As the Ukraine war is fast approaching the two-year mark, Russia has signed a new arms agreement with India to fend off Pakistan and China. At the same time, Pakistan is believed to have signed a deal with US-based companies to send weapons to Ukraine in its war against Russia.
Russia has signed a deal to supply India with Igla-S hand-held anti-aircraft missiles and to permit the Igla to be produced there under license, according to a top arms export official quoted by the Russian state news agency TASS on November 14.
Alexander Mikheyev, head of the state arms exporter Rosoboronexport, said, “We have already signed the corresponding document, and now, together with an Indian private company, we are organizing the production of Igla-S MANPADS in India.”
The Igla-S is a man-portable air defense system (MANPADS) that essentially forms the final line of defense against flying objects in a multi-layered air defense system. It is specifically designed to attack low-flying aircraft.
When faced with air targets such as UAVs and cruise missiles, the Igla-S can identify them directly and retreat at any time of day despite background clutter and decoy flares, sometimes known as jammers. It can engage all sorts of visually detectable aircraft and helicopters.
It is a more combat-effective version of the Igla MANPADS, especially for shooting cruise missiles and identifying targets. The missile has a novel two-channel optical seeker fitted with a logic unit.
Enhanced cruise missile firing and target detection capabilities make it a more combat-effective version of the Igla MANPADS.
The lethality of the Igla-S is further enhanced by its bigger warhead, proximity fuse based on a laser, algorithm-based optimal moment of explosion, and exceptional precision. The warhead also features an increasing number of fragments and explosive charges.
During the Army 2022 International Forum in Russia last year, Dmitry Shugayev, the Federal Service for Military-Technical Cooperation’s then-director, informed TASS that the two parties were working on a project to supply and produce portable air defense systems under license.
The recent contract for local production comes months after Russia indicated during the Aero India 2023 exhibition that an agreement for Igla-s was in the works with India. The Deputy Director of the Federal Service for Military-Technical Cooperation, Vladimir Drozhzhov, said, “We expect the decision of the Indian side on signing the contract on supply and licensed production of Igla-S man-portable air defense systems.”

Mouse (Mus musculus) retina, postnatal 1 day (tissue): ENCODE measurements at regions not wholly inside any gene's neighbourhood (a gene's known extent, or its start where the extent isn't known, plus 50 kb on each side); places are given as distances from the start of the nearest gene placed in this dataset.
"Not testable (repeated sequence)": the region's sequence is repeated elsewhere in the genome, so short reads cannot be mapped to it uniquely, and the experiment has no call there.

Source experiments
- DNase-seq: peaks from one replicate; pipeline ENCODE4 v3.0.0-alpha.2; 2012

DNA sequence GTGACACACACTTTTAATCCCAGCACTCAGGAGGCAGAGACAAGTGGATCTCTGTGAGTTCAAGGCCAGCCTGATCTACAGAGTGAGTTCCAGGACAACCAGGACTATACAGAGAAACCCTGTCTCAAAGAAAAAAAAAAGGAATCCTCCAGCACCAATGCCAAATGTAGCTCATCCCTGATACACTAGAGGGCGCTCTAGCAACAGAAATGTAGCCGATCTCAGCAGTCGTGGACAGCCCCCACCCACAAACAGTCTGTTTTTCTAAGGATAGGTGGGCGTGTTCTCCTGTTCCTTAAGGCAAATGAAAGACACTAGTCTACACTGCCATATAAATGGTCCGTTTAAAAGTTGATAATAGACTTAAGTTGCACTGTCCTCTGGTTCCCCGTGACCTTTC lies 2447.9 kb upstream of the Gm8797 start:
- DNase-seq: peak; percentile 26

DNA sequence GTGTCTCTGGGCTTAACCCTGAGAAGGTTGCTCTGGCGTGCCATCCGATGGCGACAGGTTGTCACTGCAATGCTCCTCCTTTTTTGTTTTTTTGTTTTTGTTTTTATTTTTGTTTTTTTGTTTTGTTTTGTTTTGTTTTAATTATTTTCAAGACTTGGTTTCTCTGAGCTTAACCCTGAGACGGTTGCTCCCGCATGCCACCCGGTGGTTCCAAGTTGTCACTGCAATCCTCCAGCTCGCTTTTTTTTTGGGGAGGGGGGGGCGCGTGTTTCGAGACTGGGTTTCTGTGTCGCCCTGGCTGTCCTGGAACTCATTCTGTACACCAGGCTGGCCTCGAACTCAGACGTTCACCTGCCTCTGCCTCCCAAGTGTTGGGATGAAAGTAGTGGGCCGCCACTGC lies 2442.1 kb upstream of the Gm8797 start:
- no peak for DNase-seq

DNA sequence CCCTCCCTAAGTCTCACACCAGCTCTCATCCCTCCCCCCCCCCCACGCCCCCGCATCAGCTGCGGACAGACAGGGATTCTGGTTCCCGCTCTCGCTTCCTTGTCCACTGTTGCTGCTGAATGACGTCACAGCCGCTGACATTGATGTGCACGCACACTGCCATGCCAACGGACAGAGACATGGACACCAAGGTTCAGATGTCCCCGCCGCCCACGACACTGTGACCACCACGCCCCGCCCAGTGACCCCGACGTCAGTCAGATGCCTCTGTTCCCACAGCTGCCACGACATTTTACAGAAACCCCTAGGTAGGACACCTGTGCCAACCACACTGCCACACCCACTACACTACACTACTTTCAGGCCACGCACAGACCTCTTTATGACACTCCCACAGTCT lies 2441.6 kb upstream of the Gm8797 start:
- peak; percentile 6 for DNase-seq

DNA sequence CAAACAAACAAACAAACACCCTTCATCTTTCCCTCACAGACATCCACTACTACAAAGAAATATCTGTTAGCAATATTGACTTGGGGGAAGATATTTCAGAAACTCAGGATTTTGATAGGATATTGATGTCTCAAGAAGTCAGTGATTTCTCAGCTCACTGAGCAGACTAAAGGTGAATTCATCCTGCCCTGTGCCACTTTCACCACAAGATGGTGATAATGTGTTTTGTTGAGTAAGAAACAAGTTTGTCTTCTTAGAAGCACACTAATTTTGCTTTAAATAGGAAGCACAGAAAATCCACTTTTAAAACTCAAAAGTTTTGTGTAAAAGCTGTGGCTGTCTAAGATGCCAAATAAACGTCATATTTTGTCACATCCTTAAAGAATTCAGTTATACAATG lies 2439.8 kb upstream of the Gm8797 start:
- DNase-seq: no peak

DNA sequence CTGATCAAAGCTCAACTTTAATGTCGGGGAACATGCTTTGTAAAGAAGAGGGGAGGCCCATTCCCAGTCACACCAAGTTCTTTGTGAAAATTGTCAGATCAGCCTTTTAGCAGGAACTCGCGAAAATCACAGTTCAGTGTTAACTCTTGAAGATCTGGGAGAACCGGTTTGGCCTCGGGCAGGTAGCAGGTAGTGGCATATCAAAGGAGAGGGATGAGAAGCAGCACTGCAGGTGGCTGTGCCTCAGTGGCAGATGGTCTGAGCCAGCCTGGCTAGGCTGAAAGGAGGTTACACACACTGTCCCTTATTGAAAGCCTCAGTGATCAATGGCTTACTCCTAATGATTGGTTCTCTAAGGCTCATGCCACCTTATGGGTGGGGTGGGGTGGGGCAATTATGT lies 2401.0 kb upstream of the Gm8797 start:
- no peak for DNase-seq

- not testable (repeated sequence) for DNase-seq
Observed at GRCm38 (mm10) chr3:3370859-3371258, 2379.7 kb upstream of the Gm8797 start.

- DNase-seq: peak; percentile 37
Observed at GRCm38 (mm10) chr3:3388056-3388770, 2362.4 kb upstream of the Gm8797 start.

India already has Igla-S in its inventory. After purchasing multiple Igla-S systems from Russia through the emergency procurement route, the Indian Army finally inducted them in April 2022. The Defense Ministry, however, has been considering a more significant contract for Igla-S systems as part of the Very Short-Range Air Defense (VSHORAD) deal.
Against that backdrop, the latest agreement has come right in time before the end of this year. Mikheyev also told another Russian publication, ”Rosoboronexport is working with Indian private and public enterprises to organize joint production of aviation weapons and integrate them into the existing aviation fleet in India.” The Indian companies engaged, and the estimated production start date was not disclosed.
In the meantime, another set of reports is making rounds. According to recent reports, India’s rival and bitter adversary across the border, Pakistan, signed a contract with US-based companies last year to facilitate an arms transfer to Ukraine.
These accusations contradict Pakistan’s geopolitical calculations since the nation has been trying to avoid upsetting Russia by walking a tightrope.
Pakistan’s Secret Uncovered?
According to a detailed report by BBC Urdu released on Tuesday, Pakistan signed a US$364-million arms sales contract with two private US companies last year. These arms are purportedly being sent to Ukraine for use in its conflict with Russia.